Alpana Singh's Seven Lions to Open in Chicago
Seven Lions, the contemporary American clubhouse restaurant from proprietor Alpana Singh, will open its doors on Michigan Avenue in Chicago on Thursday, Feb. 19, for lunch service at 11 a.m.
At 12,000 square feet and located in the landmark Peoples Gas building, across from the famed Art Institute of Chicago, Seven Lions promises to make a roaring entrance into downtown Chicago.
In the kitchen, Executive Chef Chris Curren and his talented team, including chef de cuisine Patrick Russ (previously of The Dawson and Next) and pastry chef Karianne Soulsby, offer a modern interpretation of American clubhouse fare.
Seven Lions presents refined, rustic cuisine with twists on classic dishes like Lobster Cobb Salad, Lamb Ribs, Chicken and Duck Club Sandwich, Citrus-Braised Pork Shank, a three-tiered Relish Tray, and more. For brunch, menu options include a Ham, Egg and Cheese Sandwich, Dutch Baby Pancakes, Duck Hash ,and other delightful daytime fare.
Soulsby, who owns DIVA Chocolates & Confections Inc. and has worked in the kitchens of Sweet Mandy B’s Bakery, TRU and Valley Lo Club in Glenview, developed a dessert menu that offers a contemporary approach to favorite American sweets. Guests can bite into a Caramel Bacon Éclair made with salted caramel and bacon bits at brunch or revisit their youth at dinnertime with a S’mores Bread Pudding and the decadent PB & C with malted milk and peanut butter mousse, peanut butter-chocolate crunch, and malted milkshake.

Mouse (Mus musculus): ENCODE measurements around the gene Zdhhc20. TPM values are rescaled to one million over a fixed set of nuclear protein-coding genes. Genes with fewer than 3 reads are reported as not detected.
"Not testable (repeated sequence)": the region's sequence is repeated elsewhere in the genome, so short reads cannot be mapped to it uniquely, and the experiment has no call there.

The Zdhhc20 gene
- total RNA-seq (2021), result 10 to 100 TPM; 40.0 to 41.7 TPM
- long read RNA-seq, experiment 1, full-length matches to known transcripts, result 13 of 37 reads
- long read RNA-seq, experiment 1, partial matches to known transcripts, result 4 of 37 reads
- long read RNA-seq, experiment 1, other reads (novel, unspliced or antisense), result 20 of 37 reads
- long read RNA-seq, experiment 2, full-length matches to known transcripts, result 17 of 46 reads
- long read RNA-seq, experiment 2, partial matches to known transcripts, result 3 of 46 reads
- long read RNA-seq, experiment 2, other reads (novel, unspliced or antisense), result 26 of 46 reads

The beverage program includes a contemporary wine list curated by Master Sommelier Alpana Singh, with more than 250 American bottles at a range of price points. The craft beer program follows suit, with a variety of American beers available on draft and by the bottle. Seven Lions also serves creative takes on classic American cocktails, with ever-evolving options that reflect the season.
Guests can enjoy the clubhouse-inspired menu in the main dining room, which has 85 seats, and the bar area, which offers 30 seats, plus ample room for mingling.
The restaurant employs a strategic use of the extensive space with a sophisticated, modern design contrasting the neoclassical façade of the Daniel Burnham-designed building. An eclectic combination of refined and raw materials achieves the contemporary look of Seven Lions.
The space is defined by dark hardwood floors and bronze-tinted stucco walls, and filled with tufted brown leather and crushed velvet booths that invite diners to sit back, socialize, and people watch.
Gold-guilded crystal chandeliers are juxtaposed against beautifully aged, reclaimed lumber sourced from an entire barn in Indiana and installed throughout the space. Among antique mirrors hangs a huge photographic collage of Chicago images created specifically for the space by artist Gail Mancusco.
In the center of the restaurant, a light box canopy serves as a beacon to all bar goers. The large social hub is framed with reclaimed wood, has a mirrored backdrop and is topped with a white Carrara marble with walnut nosing. The bar is flanked by two private rooms on the first floor reflective of the raw versus opulence theme.
In the private dinning spaces, midnight blue and gray stucco walls give a soft velvet texture while bronze ball fixtures and operable windows provide the option of privacy or an open view to the bustling flow of the main space.
Seven Lions includes three distinct private dining rooms ideally suited for a variety of events. The Blue Room, located on the main floor, is the most intimate and seats 10. The Den is also located on the first floor and seats 20-35 guests.
The Symphony Room, located downstairs and aptly named after the previous tenant’s musical practice space, serves as a banquet hall for up to 50 seated guests and offers a separate bar. An expansive al fresco space along bustling Michigan Avenue will open during the warmer months and seat 70-80. An off-site catering program and a menu of items to go will also roll out later in 2015.